'Currency War' end-game could be good for Russia
Investors are lining up to short the Russian ruble as the sell-off in emerging markets pushes the currency to historic lows. But several analysts see an upside to the rout, seeing it as "easy money" for the government's coffers.
The dollar has appreciated over 7 percent against the ruble since the start of the year. At 1.00 p.m. London time Thursday, the ruble stood at $35.18 – close to levels not matched since the height of the global financial crisis in 2009, when the dollar peaked at $36.34 against the ruble.
The currencies of Turkey, South Africa, Brazil and India have all been hit in this latest sell-off due to Chinese growth fears and the flow of cash back to the U.S. with the Federal Reserve "tapering" its bond purchases.
These policy changes have exposed large current account deficits in emerging market economies, showing the need to increase the value of its exports relative to the value of imports. It has also brought to the fore a reliance on China. With the world's second largest economy rebalancing, there are concerns that its demand for raw materials could fall, hitting those that export to the country.
(Read More: Why an emergingmarkets panic may be justified)
Kit Juckes, global head of foreign exchange strategy at Societe Generale said that Russia is a prime candidate for these fears and expects its currency will see more weakness.
"I think it remains vulnerable, for sure," he told CNBC via email.
Simon Derrick, chief currency strategist at BNY Mellon said that Russia is prepared to give its currency greater latitude. He added that it will continue to be closely tied to the price of oil. With oil prices expected to show weakness in the longer term, Derrick expects the ruble to follow it lower.
The central banks of Turkey, South Africa and India have hiked their interest rates in the last few days, in the hope it'll improve the attractiveness of their currencies. But central bankers are losing out to the currency speculators who have pushed their currencies lower again.
Russia, meanwhile has taken a more relaxed approach. Finance Minister Anton Siluanov said the country's central bank shouldn't follow the example of other emerging markets by raising key rates, according to Dow Jones who cited Russian non-governmental news agency Interfax.
Instead, the central bank has shifted its currency peg with the dollar-euro currency basket. The floating corridor now extends from 33.95 to 40.95 against the basket, compared to 33.70-40.70 previously. The Bank of Russia said on Thursday that it would launch unlimited foreign exchange interventions to protect the ruble if it strayed out of those trading bands, according to Reuters.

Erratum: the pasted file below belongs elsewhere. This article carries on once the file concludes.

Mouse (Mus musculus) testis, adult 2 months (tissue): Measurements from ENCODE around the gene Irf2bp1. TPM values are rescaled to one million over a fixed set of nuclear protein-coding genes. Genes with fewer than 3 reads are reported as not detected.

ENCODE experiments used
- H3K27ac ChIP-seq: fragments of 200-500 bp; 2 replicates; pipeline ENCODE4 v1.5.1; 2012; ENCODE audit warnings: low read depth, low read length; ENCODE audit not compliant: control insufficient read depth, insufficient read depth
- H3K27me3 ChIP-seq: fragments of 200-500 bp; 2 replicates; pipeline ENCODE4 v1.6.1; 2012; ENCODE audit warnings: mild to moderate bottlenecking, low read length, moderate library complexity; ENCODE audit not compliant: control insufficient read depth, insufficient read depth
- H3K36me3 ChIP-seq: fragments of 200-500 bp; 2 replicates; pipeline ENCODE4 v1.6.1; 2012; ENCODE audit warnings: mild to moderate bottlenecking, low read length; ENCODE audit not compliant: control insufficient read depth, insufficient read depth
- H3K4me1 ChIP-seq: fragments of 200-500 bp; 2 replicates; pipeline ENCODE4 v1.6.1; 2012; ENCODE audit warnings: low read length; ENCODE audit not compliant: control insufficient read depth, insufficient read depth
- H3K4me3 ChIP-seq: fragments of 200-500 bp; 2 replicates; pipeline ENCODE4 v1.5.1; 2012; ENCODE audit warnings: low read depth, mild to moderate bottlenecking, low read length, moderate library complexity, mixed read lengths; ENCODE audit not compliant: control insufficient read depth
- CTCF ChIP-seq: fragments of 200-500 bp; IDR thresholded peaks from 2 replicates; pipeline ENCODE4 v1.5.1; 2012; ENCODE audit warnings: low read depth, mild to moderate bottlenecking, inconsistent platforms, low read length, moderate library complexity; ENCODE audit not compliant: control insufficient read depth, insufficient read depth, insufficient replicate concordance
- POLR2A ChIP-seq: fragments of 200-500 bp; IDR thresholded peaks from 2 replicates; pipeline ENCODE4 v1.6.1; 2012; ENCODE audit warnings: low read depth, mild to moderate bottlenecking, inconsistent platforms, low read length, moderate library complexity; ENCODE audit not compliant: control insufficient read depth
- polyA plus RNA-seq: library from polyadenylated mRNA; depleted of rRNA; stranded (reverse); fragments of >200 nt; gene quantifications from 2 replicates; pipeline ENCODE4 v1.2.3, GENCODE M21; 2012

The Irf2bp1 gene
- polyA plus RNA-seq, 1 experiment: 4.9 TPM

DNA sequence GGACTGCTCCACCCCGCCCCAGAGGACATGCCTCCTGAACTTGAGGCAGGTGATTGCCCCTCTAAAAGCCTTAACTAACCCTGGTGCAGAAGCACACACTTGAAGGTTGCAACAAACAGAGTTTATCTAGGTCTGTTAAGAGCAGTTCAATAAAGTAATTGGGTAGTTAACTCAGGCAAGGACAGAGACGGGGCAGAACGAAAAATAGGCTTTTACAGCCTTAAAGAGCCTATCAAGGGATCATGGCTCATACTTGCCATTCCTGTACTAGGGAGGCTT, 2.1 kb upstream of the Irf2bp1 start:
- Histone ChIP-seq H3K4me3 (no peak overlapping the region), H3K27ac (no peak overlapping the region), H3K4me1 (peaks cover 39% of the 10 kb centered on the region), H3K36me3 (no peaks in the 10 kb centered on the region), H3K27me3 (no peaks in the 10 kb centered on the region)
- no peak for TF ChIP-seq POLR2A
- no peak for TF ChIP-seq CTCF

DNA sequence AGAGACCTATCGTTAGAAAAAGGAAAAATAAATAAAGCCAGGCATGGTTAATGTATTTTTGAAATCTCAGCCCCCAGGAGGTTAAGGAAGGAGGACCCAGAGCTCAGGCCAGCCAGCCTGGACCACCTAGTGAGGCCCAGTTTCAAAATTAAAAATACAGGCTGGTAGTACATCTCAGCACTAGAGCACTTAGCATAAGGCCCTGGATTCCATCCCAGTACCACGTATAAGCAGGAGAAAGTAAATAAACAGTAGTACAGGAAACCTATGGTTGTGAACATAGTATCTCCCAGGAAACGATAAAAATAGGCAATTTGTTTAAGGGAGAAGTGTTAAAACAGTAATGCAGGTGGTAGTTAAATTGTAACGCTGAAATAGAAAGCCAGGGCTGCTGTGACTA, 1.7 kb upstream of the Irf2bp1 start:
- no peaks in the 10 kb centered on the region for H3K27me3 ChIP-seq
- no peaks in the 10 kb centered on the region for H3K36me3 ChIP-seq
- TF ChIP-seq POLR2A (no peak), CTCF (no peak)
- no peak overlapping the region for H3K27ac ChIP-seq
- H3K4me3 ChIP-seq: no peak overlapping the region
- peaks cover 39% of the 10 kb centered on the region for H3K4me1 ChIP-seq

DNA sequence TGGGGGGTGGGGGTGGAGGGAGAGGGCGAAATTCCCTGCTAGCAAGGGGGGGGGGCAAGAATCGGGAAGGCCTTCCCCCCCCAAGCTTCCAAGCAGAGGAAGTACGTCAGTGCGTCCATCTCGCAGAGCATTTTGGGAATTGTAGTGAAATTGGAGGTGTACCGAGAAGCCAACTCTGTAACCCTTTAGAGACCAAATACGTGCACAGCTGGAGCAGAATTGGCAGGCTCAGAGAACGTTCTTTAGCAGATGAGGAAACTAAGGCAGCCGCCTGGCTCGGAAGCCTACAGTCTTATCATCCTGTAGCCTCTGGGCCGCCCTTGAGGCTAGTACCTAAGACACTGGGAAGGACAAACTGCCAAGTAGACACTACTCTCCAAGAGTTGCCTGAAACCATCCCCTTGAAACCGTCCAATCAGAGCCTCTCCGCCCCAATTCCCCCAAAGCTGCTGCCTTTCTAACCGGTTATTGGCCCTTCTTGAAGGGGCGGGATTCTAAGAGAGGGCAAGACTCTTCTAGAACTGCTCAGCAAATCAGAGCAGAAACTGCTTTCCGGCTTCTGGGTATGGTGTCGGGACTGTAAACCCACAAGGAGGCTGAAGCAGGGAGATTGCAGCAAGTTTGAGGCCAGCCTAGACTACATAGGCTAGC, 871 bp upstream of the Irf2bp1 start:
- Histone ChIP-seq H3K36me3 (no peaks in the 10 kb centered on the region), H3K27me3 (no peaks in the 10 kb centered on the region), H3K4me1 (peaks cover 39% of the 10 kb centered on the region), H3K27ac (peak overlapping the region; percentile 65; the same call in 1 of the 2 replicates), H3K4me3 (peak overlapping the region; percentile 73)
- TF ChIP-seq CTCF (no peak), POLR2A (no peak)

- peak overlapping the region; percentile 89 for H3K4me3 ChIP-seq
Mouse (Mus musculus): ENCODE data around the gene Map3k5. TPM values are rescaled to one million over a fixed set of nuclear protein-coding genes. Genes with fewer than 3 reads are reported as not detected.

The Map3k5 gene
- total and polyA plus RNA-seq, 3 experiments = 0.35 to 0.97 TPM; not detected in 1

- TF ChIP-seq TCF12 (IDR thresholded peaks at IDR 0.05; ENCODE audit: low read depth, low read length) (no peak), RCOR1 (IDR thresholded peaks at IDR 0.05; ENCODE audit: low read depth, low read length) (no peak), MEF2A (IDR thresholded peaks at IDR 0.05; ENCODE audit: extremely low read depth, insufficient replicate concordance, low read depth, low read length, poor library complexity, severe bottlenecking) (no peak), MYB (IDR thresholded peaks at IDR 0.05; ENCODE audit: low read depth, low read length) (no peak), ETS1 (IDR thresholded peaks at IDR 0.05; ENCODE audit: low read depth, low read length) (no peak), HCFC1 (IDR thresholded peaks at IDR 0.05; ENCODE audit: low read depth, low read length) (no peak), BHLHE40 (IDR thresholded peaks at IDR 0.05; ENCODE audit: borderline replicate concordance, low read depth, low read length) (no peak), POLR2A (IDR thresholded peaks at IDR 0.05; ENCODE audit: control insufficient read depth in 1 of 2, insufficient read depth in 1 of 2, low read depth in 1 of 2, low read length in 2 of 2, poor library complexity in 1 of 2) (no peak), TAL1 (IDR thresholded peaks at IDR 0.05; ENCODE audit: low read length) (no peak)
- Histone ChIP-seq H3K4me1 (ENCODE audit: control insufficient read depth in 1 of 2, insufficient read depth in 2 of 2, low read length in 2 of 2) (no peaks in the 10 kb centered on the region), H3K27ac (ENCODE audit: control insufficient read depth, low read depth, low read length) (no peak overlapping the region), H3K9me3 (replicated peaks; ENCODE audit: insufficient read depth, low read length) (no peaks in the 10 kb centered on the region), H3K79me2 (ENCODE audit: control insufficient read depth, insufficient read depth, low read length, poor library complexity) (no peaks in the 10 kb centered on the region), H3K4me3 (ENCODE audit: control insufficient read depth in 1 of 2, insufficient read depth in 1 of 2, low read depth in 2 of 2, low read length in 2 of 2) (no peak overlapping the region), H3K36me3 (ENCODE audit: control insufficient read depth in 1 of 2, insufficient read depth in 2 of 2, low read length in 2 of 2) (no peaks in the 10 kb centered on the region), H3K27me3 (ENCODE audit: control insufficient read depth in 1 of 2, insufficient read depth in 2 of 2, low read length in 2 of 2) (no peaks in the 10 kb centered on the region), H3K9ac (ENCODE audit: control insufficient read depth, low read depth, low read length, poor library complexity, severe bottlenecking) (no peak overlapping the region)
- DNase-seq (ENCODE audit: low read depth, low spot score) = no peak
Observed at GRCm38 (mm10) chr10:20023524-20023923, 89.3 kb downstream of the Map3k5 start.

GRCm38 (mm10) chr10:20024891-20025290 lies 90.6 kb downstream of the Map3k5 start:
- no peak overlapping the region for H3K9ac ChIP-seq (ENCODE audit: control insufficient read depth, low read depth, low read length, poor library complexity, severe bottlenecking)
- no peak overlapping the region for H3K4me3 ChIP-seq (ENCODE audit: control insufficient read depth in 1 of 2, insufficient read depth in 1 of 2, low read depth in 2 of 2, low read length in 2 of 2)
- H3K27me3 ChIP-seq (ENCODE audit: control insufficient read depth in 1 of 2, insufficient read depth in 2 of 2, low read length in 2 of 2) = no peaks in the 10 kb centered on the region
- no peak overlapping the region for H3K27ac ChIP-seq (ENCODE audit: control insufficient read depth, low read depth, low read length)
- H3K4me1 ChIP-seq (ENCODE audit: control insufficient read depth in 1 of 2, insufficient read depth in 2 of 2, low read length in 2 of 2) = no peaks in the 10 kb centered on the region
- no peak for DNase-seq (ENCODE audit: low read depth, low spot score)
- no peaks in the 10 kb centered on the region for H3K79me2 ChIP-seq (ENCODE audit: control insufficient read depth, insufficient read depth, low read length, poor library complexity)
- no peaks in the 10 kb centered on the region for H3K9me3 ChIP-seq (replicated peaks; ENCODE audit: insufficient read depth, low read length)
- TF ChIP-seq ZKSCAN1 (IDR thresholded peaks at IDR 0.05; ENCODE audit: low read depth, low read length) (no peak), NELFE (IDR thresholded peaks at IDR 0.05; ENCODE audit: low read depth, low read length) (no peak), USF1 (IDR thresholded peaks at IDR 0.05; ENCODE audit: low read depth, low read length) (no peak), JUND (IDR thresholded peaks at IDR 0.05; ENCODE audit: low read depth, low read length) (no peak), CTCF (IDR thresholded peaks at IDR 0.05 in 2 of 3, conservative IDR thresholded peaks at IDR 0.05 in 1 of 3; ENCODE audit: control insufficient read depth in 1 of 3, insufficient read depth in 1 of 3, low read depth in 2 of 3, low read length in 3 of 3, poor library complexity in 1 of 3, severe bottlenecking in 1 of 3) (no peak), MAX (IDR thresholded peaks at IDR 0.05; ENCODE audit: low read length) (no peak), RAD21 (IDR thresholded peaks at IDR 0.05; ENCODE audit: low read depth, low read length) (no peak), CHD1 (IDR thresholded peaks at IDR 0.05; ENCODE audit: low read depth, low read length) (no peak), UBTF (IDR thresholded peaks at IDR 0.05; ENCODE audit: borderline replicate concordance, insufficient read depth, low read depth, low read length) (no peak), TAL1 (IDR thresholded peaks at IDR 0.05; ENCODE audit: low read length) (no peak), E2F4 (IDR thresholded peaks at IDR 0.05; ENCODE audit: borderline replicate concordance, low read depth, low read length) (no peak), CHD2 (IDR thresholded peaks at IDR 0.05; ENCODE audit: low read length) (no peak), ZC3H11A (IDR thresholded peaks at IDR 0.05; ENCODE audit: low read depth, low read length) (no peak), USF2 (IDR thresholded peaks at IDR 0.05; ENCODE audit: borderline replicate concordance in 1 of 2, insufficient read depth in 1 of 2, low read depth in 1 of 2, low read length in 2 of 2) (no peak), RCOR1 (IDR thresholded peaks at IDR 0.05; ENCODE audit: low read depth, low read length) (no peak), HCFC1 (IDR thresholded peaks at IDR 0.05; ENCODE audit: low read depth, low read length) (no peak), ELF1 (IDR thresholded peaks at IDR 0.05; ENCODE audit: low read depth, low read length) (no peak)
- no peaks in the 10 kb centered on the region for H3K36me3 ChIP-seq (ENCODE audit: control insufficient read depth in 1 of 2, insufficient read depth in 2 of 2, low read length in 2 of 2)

(Read More: Has the Fed left emerging markets out in the cold?)
The central bank still has plans to allow the currency to float freely in the future with Ksenia Yudayeva, the bank's first deputy chairwoman, telling the Wall Street Journal on January 17 that Russian banks could cope with a devaluation of up to 30 percent.
These key policy shifts are seen as the end game to the "currency wars" that has gripped the globe in the last few years, according to Derrick. The restrictive currency policies from China and Russia are being rescinded, along with the easy money that has flowed out of the U.S. from the Federal Reserve, he said.
"Everyone was aware that the currency markets would start to revert to more normal levels once the two great factors in the past decade's currency wars began to recede. This is exactly what's happening now," he said.
There are fears of inflation in Russia too, with Russian Economic Development Minister Alexei Ulyukayev warning that, with a weaker ruble, imports would become more expensive, according to Prime Business news agency, who called the drop an "historic low".
But there are upsides to the recent rout in emerging markets. In a research note on Wednesday, Societe Generale stated that aluminum company United Company Rusal was being helped by the sensitivity of the ruble – making its exports cheaper and therefore more attractive.
"Rusal is perhaps the ultimate rouble devaluation play," analysts at the French lender said in a research note. For every 1 percent drop in the ruble against the dollar, they see it erasing $50 million from its operating cash costs.
Bank of America Merrill Lynch expects the plunge in the ruble to boost growth, corporate profits and investment demand as well as benefits for the government with half of total revenues it receives denominated in strong dollar-based taxes on the oil and gas sector.
"Each 1 ruble move of the annual average exchange rate would be worth some 200 billion rubles in additional revenues, or about 1 percent of GDP (gross domestic product) for each 10 percent move," the investment bank said in a research note on Wednesday.
"All revenue increases will bring about corresponding reductions of the budget deficit outlook. Overall, we estimate that with unchanged oil prices, the Russian budget needs the ruble to drop by about 2 rubles in order to balance the budget this year."
—By CNBC.com's Matt Clinch. Follow him on Twitter @mattclinch81